The Office of the Auditor-General handed Artscape Theatre Centre its clean audit trophy at a ceremony on Friday, 2 June.
This was in recognition of its clean audit findings for the 2015/26 financial year.
The award followed on three previous Clean Audit findings by the Auditor-General making this Artscape’s fourth such finding. The event was attended by all Artscape staff, a selection of key stakeholders and representatives of the Office of the Auditor-General in the Western Cape.
Presenting the award on behalf of the Office of the Auditor-General, Sharome Adams of the Western Cape office noted that clean audit findings remain rare within the South African government and state-owned-entities landscape.
“Roughly only about 10% to 20% of institutions (audited) receive clean audits,” Adams pointed out, adding that only a handful receive this finding consistently as in the past four years by Artscape.
In her address to staff Artscape CEO Marlene le Roux dedicated the award to all employees. “It is only through your dedication and fiduciary obligation as government employees that this clean audit finding, once again, could be realised,” she said.
Le Roux also heaped additional praise on the Finance Department for its commitment to continuously maintain financial expenditure in accordance and compliance to all government acts, procedures and policies including internal control policies as set up.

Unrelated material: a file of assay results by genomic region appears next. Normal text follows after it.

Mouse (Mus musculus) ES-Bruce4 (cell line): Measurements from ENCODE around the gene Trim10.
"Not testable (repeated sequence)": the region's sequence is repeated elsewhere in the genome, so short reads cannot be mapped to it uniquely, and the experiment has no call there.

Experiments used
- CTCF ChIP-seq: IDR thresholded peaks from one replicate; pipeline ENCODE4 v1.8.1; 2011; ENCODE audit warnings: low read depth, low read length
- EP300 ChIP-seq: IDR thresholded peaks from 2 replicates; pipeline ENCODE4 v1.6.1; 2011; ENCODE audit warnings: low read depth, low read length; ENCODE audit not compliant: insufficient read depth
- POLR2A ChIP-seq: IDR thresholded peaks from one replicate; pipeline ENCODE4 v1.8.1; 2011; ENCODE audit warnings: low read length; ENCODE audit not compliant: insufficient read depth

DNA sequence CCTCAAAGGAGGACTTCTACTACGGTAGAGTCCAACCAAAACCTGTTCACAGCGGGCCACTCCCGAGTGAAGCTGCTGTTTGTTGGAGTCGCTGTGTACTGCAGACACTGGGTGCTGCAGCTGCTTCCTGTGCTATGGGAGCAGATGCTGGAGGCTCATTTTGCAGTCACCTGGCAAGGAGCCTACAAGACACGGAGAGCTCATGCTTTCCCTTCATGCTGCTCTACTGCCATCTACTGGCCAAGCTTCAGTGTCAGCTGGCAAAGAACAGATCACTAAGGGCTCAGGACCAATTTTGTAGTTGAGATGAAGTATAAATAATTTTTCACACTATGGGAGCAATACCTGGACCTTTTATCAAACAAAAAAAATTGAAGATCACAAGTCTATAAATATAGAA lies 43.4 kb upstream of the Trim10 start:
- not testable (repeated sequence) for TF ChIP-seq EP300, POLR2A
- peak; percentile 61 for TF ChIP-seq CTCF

In his report presented to Parliament in May this year (2017) Auditor-General Kimi Makwetu found that Artscape had complied with applicable legislation regarding financial matters and financial management.
At the release of the Auditor-General audit results of national and provincial governments over the past three years last year November, Makwetu said it was encouraging that the number of auditees that received financially unqualified opinions with no findings (commonly known as “clean audits”) increased overall from 122 in 2013-14 to 152 in 2015-16. Nevertheless, he was quick to caution that 13 departments and 19 public entities that had performed well previously, lost their clean audit status in 2015-16. This regression, he pointed out, was offset by nine departments and 39 public entities that obtained their clean audits for the 2015-16 financial year – one of those who contributed to the offset was, of course, Artscape.
The slight improvement in audit outcomes testifies to the leadership efforts in accelerating the pace in dealing with internal control shortcomings of prior years, said Makwetu at the time.
The AG’s latest report covers a total of 484 auditees, which include 169 national and provincial departments and 315 public entities with a total budget of R1,2 trillion for the year under review.